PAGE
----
Secretary of State, Cordell Hull, named Fletcher as a delegate to an informal conference of the Big Four of the United Nations which was held in Washington on August 14, 1944. This mission of the four countries, United States, Great Britain, Russia and China, among other things was to discuss the use of force to maintain post-war peace and security. Another Greencastle native who served on this committee, often referred to as the Dumbarton Oaks Conference, was Lt. General Stanley D. Emrick.


Near the close of the year Mr. Fletcher was retained by the Secretary of State, Edward Stettinius, as a consultant on matters of foreign policy. Later, in 1946, under President Truman he was a special advisor to the Secretary of State attending the Brenton Wood Conference, which was the forerunner of the United Nations.


The Greencastle Chamber of Commerce honored its distinguished ambassador at a Presentation ceremony held at the Citizens' National Bank, September 30, 1948.


In 1952, during the Truman administration, he served as parliamentarian of the Republican National Convention and as council to the National Committee for many years.


He was a member of the American Society of International Law and Council on Foreign Relations. He received honorary degrees from Dickinson, Lafayette, and the University of Chile. Few diplomats from the United States have risen from the position of Second Secretary of Legation to Ambassador. Neither financial or social backing entered this Pennsylvanians promotion. He rose by his courage, industry, intellect and personality.


Having served in some capacity under eight United States Presidents, five Republicans and three Democrats, he never wrote an autobiography. It is reasonable to assume he was too busy making history that he did not have times to record it.


He purchased his Rosemont estate in Greencastle from Thomas Nill in 1921. The mansion house built by Judge Rowe in 1872 was located near Ridge Avenue. It faced South Allison Street, Addison and Rowe Avenues. A house, still standing on the South West corner, was referred to as the Cottage. It was used as his library as well as guest quarters. This was the week-end home of President Herbert Hoover in 1929. The estate, a block square tract of land, was surrounded by a six foot high wire fence covered by honeysuckle vines. At each end of a driveway that wound around a golfing green in the center of the lawn were two iron gates, presented to him by Mussolini.


This writer can testify as to his personality and concern for others. As caretaker of his Rosemont Estate, 1947 - 1951, I learned to know him quite well. He would stop me at my work and reminisce about his boyhood in Greencastle. I recall his showing my son the meal grinding stone he found at Tayamentasachta when he was a lad.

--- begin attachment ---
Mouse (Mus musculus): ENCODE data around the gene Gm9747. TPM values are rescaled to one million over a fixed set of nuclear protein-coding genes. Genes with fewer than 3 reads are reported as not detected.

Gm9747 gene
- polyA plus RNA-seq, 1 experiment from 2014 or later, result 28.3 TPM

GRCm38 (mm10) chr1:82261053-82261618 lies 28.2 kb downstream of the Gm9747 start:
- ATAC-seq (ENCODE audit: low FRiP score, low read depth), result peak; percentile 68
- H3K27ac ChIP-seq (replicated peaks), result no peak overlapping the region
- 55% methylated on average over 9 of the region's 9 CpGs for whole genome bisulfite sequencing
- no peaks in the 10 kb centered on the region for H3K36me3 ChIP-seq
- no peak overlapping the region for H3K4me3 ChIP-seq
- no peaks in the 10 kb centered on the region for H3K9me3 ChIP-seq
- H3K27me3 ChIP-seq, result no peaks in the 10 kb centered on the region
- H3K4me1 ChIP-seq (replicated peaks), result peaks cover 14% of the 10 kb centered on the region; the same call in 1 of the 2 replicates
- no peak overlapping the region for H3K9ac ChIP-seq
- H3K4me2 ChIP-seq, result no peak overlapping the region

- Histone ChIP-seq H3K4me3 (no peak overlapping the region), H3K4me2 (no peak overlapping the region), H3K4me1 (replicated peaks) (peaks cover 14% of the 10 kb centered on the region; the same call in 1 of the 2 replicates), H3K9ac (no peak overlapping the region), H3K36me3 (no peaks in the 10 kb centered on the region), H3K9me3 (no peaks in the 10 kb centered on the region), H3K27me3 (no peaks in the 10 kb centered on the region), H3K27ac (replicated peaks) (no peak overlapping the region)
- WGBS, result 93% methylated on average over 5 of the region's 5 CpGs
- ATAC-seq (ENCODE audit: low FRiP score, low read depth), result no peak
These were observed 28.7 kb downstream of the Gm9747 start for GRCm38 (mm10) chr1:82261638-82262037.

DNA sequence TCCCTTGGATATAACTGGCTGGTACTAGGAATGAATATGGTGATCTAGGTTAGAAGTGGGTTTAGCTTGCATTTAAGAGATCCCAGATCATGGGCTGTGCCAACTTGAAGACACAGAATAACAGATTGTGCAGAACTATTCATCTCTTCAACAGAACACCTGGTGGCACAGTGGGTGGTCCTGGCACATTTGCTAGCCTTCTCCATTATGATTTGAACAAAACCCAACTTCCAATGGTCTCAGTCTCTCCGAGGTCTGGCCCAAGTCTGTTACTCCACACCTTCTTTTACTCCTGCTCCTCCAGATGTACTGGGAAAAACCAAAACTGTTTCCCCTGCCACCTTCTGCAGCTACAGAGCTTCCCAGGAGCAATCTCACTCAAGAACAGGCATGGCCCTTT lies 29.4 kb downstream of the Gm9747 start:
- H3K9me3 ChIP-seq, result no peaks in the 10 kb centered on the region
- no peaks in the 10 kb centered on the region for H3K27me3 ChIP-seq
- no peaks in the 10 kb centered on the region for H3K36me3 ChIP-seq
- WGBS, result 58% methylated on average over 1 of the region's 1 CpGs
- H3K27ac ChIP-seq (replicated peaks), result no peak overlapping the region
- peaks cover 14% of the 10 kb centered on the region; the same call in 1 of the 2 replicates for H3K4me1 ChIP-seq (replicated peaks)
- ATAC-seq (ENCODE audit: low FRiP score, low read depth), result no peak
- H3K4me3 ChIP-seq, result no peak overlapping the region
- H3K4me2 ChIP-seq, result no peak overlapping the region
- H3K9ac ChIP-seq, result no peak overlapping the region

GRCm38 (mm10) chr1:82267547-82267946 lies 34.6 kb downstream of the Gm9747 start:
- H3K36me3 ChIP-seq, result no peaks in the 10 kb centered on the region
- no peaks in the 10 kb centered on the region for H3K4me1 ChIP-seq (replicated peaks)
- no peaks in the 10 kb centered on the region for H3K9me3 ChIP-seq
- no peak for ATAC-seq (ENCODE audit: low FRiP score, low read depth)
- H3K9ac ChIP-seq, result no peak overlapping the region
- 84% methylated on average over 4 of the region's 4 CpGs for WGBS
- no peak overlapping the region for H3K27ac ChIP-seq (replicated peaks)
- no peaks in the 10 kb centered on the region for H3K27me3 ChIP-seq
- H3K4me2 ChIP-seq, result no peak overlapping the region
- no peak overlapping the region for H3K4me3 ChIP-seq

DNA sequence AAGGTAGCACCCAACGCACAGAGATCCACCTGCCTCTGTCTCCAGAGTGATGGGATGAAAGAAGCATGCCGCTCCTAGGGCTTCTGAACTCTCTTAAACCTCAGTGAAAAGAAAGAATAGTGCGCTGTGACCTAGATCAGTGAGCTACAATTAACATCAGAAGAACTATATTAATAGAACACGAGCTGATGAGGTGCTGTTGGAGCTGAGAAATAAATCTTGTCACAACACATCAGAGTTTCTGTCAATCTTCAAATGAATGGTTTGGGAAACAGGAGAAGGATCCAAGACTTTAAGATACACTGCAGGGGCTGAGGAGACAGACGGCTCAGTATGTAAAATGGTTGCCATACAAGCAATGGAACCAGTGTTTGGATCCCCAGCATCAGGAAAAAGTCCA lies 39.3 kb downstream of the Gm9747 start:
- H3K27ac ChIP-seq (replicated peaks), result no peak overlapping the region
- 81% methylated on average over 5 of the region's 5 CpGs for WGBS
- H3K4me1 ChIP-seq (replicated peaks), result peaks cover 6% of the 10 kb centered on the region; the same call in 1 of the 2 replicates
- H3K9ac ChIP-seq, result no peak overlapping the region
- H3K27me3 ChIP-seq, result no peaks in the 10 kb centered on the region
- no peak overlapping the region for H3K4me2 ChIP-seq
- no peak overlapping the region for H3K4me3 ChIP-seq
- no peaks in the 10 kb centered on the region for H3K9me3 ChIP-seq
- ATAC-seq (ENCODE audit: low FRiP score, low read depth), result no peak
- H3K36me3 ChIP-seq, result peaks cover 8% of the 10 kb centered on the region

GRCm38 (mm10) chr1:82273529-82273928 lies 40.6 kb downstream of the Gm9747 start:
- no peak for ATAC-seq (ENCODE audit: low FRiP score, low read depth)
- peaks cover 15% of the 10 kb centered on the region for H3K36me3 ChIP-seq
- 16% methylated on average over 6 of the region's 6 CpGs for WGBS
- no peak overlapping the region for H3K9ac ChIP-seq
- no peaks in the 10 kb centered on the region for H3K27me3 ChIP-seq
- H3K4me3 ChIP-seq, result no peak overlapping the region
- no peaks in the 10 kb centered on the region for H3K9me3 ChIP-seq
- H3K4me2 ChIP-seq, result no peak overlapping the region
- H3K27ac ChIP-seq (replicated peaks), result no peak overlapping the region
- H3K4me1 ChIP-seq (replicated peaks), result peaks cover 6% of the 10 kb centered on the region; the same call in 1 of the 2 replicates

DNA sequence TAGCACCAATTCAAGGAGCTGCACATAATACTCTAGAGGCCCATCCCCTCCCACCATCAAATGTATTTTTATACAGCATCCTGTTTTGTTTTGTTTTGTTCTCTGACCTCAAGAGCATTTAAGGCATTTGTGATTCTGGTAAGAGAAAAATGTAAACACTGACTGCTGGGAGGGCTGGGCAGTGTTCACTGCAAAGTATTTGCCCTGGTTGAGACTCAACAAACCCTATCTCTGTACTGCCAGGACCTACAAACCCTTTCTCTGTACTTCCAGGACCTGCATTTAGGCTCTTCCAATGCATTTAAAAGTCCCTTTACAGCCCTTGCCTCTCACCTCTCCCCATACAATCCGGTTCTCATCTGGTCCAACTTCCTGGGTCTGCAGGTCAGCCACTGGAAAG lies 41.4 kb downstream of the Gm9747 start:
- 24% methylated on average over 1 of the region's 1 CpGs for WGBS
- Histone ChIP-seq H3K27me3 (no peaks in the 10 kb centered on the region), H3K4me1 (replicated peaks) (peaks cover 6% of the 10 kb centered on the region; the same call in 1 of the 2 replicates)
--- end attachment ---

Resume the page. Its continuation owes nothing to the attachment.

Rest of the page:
Fletcher loved to point out his prized possessions: the dining room furniture that was given to him by the Empress of China, the dueling pistols on the mantel in his reading room and his Frank Feather canes.


On occasion when escorting me through the Cottage he would talk of past experiences, pointing out the desk given to him by the Chili Government and the engraved casing, one of a twenty two gun salute, fired when he returned home from the Hoover Mission.


He spent more than an hour with me on the attic of the Cottage looking for a light he wanted to give me to hang on the lawn of my new house, then being built. The same was given to him by Mussolini. It graced my lawn for thirty three years after which time it was given to my son, this in compliance with Mr. Fletcher’s suggestion.


Mr. Fletcher generally occupied his Rosemont home in the spring and in the fall. He spent summer months at his Newport home. His last stay at Rosemont was in the month of July, a bit later than usual.


My last visit with him was the day before he left Greencastle. As he accompanied me to the back lawn gate I noticed his frailty. Just as we approached the gate our High School Band entered Ridge Avenue while practicing. In as much as I was president of our Band Parents Association, I proudly spoke of our band, telling him of our first new uniforms that was supposed to arrive the following week. I also mentioned the need for more money to pay for the same. The following morning he called me and advised I was to pick up a check payable to the Association.


Henry Prather Fletcher died July 10, 1959 at his New Port home shortly after leaving his home in Greencastle. He was 86 years of age. Presbyterian services were held at his New Port home and a military interment was made in Arlington National Cemetery.


He never wrote an autobiography. His diary, correspondence, speeches, scrap books, photographs, newspaper clippings and other printed matter, a collection of about 6,500 pieces were bequeathed to the Library of Congress in 1960.